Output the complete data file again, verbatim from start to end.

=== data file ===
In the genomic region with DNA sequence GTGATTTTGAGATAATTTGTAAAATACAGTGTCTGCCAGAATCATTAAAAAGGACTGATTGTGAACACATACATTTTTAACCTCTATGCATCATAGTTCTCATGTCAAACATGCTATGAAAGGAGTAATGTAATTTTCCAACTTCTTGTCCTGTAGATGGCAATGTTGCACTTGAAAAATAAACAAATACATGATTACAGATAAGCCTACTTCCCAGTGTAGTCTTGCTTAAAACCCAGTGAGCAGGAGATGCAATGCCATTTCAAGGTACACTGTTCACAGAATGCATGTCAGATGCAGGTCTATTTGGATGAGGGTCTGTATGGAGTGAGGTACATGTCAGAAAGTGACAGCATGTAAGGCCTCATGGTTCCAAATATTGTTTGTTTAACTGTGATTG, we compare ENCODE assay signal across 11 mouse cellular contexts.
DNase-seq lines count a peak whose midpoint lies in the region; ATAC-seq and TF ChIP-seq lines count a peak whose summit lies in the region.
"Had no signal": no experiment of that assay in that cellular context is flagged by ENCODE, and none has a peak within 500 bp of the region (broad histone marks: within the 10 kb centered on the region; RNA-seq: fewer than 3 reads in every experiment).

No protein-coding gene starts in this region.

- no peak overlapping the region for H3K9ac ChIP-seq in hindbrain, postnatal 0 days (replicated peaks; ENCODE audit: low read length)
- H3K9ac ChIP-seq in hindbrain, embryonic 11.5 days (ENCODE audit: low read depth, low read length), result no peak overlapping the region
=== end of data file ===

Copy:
In the genomic region with DNA sequence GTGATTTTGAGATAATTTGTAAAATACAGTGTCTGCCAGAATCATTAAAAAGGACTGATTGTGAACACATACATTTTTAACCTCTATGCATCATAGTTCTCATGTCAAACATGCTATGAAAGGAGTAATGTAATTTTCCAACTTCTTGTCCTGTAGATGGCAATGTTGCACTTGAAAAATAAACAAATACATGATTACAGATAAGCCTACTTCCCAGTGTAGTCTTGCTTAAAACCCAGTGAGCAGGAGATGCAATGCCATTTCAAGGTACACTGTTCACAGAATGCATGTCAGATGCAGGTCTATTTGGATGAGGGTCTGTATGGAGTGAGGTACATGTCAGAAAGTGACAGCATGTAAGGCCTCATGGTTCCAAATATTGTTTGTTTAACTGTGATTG, we compare ENCODE assay signal across 11 mouse cellular contexts.
DNase-seq lines count a peak whose midpoint lies in the region; ATAC-seq and TF ChIP-seq lines count a peak whose summit lies in the region.
"Had no signal": no experiment of that assay in that cellular context is flagged by ENCODE, and none has a peak within 500 bp of the region (broad histone marks: within the 10 kb centered on the region; RNA-seq: fewer than 3 reads in every experiment).

No protein-coding gene starts in this region.

- no peak overlapping the region for H3K9ac ChIP-seq in hindbrain, postnatal 0 days (replicated peaks; ENCODE audit: low read length)
- H3K9ac ChIP-seq in hindbrain, embryonic 11.5 days (ENCODE audit: low read depth, low read length), result no peak overlapping the region